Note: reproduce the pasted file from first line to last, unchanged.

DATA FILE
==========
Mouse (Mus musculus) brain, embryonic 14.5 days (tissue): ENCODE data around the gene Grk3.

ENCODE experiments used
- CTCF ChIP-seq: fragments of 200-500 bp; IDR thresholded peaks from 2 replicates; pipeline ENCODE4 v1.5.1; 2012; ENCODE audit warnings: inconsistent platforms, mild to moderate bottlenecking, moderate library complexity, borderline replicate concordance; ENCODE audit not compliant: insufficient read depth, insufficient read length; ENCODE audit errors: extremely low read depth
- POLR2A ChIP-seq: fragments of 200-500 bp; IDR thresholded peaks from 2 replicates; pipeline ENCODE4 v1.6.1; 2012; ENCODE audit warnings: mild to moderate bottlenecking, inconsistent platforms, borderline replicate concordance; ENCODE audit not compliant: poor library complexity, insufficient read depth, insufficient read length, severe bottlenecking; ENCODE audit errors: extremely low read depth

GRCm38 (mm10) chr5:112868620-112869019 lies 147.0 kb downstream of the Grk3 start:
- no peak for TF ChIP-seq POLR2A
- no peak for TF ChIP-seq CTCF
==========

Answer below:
Mouse (Mus musculus) brain, embryonic 14.5 days (tissue): ENCODE data around the gene Grk3.

ENCODE experiments used
- CTCF ChIP-seq: fragments of 200-500 bp; IDR thresholded peaks from 2 replicates; pipeline ENCODE4 v1.5.1; 2012; ENCODE audit warnings: inconsistent platforms, mild to moderate bottlenecking, moderate library complexity, borderline replicate concordance; ENCODE audit not compliant: insufficient read depth, insufficient read length; ENCODE audit errors: extremely low read depth
- POLR2A ChIP-seq: fragments of 200-500 bp; IDR thresholded peaks from 2 replicates; pipeline ENCODE4 v1.6.1; 2012; ENCODE audit warnings: mild to moderate bottlenecking, inconsistent platforms, borderline replicate concordance; ENCODE audit not compliant: poor library complexity, insufficient read depth, insufficient read length, severe bottlenecking; ENCODE audit errors: extremely low read depth

GRCm38 (mm10) chr5:112868620-112869019 lies 147.0 kb downstream of the Grk3 start:
- no peak for TF ChIP-seq POLR2A
- no peak for TF ChIP-seq CTCF